Attempts by India's ruling Congress party, defeated in the Delhi state election on an anti-corruption campaign, to push through a stringent law against graft has been stalled by one of its powerful allies.
The Congress on Friday moved the anti-corruption ombudsman (Lokpal) bill in the Rajya Sabha (upper house of the Indian parliament), but the Samajwadi Party blocked the bill from being discussed. The House has now been adjourned until Monday.
The Congress-led federal government has been under pressure after the electoral loss and the continuing indefinite hunger strike by anti-corruption icon Anna Hazare.
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The Lokpal bill was cleared by the Lok Sabha in December 2011, and is yet to be approved by the Rajya Sabha which is necessary for its enactment as law.
In the meantime, a select bipartisan committee of members of parliament studied the Lokpal bill and made several recommendations to tighten the legislation.
Among these is a proposal to make the Central Bureau of Investigation (CBI) more independent of the government. The committee also recommended that ministers or any high official who is targeted by the Lokpal should not be warned before a raid.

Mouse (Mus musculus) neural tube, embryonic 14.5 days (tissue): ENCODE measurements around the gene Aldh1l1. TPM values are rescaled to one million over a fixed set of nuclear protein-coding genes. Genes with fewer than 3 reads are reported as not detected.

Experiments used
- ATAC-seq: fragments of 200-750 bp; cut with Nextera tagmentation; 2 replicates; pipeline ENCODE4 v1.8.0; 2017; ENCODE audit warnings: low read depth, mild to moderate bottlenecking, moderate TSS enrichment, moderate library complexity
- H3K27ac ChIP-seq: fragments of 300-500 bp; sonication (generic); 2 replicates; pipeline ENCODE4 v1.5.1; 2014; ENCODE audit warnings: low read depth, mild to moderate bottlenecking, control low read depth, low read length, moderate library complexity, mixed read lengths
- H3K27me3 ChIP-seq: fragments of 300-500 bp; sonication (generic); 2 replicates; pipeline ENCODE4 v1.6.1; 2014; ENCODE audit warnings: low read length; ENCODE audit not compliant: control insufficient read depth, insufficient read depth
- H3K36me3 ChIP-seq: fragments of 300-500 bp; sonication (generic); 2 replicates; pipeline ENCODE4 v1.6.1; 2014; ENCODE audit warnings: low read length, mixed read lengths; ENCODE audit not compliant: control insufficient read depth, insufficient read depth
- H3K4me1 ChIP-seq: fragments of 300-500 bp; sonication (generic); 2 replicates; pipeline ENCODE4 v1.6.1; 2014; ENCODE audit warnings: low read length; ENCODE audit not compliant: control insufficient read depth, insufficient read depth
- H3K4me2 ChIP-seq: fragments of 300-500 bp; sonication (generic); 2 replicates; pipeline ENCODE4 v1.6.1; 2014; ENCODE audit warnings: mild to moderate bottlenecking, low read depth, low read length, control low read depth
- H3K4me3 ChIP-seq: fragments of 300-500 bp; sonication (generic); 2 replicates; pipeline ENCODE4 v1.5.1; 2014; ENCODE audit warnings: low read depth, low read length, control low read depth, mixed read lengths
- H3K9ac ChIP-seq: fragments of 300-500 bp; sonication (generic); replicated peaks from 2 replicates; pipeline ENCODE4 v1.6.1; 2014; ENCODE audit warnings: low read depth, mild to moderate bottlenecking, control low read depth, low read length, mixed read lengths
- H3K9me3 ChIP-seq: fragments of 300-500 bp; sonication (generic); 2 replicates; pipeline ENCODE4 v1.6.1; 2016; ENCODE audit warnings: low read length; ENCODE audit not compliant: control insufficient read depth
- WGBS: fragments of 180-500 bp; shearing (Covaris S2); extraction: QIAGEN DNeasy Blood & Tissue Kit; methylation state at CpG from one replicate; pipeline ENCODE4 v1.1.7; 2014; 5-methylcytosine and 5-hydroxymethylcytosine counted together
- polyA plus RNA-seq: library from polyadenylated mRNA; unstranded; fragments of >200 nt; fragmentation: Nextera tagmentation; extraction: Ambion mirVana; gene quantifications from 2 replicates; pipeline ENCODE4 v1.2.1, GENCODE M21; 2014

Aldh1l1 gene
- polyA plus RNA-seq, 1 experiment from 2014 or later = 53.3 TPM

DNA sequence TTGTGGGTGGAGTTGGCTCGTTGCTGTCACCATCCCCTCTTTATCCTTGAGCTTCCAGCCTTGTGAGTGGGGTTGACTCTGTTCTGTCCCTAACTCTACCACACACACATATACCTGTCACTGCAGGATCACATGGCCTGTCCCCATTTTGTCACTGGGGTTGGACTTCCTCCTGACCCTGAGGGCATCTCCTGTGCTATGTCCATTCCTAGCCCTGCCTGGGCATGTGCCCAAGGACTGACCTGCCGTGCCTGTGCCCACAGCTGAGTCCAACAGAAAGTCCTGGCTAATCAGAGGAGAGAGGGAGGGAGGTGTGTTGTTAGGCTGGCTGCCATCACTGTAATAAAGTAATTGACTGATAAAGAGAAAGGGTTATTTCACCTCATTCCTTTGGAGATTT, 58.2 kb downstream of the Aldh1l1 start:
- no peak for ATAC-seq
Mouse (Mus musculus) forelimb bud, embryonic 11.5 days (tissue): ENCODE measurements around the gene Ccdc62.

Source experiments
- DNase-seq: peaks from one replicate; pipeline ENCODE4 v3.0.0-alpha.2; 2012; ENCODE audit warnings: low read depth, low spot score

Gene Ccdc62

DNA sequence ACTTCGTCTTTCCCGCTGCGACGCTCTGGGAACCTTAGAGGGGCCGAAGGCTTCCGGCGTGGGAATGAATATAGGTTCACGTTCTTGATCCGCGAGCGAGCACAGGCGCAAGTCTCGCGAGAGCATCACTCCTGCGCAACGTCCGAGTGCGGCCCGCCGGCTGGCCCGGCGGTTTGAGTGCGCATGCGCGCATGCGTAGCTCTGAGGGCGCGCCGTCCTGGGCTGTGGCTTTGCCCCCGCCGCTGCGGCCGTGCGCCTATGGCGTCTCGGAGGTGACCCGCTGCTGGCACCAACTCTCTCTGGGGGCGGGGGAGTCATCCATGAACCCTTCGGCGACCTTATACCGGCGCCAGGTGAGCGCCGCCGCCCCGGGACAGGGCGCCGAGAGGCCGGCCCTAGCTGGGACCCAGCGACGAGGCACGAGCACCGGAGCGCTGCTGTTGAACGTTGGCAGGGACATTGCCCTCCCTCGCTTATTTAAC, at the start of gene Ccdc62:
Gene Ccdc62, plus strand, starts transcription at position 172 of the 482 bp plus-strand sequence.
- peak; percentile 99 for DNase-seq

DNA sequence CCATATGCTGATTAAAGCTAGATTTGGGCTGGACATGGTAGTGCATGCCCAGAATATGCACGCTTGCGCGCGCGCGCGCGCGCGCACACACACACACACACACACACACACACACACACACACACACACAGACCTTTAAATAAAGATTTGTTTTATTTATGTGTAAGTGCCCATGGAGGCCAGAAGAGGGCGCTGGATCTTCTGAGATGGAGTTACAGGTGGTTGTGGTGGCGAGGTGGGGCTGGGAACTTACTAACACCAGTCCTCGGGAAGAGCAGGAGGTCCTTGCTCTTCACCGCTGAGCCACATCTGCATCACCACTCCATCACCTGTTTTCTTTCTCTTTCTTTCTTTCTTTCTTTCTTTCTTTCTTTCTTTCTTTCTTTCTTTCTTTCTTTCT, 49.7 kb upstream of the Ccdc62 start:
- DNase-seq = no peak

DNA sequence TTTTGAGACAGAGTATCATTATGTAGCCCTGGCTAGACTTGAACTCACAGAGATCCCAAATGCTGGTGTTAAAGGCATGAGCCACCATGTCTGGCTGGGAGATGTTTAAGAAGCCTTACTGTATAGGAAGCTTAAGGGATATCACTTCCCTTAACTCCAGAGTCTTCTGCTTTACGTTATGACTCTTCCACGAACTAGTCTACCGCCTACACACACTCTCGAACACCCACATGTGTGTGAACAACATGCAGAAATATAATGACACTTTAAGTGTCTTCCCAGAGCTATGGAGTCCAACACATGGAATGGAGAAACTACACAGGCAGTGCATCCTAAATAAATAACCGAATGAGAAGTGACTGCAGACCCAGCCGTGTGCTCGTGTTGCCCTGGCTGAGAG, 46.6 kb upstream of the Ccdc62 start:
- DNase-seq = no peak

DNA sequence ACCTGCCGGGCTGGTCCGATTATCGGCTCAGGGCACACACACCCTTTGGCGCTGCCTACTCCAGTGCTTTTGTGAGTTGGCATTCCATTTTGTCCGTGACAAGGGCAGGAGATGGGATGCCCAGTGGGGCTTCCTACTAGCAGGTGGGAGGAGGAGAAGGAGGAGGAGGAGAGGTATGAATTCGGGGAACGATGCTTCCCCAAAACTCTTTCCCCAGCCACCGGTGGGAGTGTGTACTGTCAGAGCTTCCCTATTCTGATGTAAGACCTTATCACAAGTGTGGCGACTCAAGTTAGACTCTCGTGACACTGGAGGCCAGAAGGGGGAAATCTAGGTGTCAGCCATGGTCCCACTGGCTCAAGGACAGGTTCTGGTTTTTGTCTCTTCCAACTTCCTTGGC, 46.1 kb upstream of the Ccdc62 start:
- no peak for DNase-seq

The Congress has hesitated to back the recommendations. But, given the anti-corruption mood in the country symbolised by the dream victory of the Aam Aadmi Party in Delhi, the Congress may do a rethink on its stand.
The opposition BJP and the Left parties in parliament have asked the government to incorporate the committee's recommendations in full to get their support when moving the bill in the Rajya Sabha.
Meanwhile, Hazare at his indefinite fast demanding enacting the anti-corruption law vowed to continue until the government passed the Lokpal bill. In what he- calls a "do or die" hunger strike, Hazare said he would resist attempts to force-feed him.
Hazare was the mastermind behind the anti-corruption movement that took India by storm in 2011. The debutant Aam Aadmi Party which performed spectacularly on an anti-corruption plank in Delhi was a spinoff from Hazare's movement.
Source: Al Jazeera